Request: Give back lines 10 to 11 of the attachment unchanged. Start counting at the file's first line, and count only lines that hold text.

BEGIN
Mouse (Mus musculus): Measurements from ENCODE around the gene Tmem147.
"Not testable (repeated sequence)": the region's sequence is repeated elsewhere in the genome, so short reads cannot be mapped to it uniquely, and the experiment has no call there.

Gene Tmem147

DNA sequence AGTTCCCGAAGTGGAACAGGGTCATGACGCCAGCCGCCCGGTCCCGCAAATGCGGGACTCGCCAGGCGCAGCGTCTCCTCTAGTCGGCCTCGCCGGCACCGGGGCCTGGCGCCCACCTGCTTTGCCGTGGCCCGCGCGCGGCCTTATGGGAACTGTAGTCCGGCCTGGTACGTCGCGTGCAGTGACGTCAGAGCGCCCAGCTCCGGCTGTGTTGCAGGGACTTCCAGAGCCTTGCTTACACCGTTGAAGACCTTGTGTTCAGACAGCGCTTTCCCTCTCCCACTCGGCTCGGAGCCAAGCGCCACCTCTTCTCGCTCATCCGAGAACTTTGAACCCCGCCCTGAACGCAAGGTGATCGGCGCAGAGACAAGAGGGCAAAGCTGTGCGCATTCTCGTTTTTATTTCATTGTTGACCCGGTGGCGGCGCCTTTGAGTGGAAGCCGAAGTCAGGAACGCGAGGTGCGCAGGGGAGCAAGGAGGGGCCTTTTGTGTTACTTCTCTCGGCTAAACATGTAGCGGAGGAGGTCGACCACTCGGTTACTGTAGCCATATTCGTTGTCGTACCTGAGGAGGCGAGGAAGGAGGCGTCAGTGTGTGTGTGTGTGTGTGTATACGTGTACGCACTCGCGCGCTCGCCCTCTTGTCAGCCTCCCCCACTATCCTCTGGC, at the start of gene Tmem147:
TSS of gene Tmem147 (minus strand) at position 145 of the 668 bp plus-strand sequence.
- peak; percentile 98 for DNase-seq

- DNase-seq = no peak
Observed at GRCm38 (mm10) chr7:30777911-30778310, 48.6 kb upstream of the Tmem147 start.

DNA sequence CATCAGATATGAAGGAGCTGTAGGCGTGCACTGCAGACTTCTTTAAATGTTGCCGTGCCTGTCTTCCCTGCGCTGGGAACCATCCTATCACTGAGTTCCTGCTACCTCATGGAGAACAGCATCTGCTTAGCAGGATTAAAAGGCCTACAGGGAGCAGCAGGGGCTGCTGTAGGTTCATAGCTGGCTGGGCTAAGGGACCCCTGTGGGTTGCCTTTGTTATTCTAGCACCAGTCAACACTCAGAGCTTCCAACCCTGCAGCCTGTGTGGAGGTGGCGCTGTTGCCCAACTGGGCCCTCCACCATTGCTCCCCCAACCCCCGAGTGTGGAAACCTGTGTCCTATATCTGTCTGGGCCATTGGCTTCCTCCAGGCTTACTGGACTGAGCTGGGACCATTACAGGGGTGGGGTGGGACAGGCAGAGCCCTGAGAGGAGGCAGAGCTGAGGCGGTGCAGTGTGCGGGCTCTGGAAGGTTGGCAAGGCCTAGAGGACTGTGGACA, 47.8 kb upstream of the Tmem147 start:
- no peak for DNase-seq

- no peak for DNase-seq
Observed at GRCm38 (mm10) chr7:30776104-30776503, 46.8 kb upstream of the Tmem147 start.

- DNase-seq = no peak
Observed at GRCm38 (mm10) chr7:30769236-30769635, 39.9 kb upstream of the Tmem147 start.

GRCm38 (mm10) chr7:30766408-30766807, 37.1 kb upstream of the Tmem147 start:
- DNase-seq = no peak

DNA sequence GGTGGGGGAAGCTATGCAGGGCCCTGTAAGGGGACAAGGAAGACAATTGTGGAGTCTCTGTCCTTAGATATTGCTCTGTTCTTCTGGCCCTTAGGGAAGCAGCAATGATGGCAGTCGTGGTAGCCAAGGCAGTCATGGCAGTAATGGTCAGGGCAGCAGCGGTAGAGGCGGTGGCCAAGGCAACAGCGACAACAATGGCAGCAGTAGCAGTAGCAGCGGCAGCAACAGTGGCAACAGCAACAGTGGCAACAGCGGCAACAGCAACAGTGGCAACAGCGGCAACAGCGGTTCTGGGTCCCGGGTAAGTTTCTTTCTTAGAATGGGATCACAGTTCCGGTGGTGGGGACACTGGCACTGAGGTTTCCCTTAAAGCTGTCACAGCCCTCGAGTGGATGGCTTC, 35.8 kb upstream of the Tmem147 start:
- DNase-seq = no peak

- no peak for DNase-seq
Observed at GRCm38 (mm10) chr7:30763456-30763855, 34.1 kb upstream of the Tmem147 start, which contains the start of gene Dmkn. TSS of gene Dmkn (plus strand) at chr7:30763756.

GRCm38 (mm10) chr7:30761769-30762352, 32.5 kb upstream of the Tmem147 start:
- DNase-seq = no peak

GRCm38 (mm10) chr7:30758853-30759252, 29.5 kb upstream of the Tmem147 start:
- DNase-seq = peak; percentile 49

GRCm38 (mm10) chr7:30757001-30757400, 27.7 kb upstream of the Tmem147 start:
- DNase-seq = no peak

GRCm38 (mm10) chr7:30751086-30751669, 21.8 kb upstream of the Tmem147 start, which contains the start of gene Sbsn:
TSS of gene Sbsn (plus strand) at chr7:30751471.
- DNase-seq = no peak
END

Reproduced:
- no peak for DNase-seq

- no peak for DNase-seq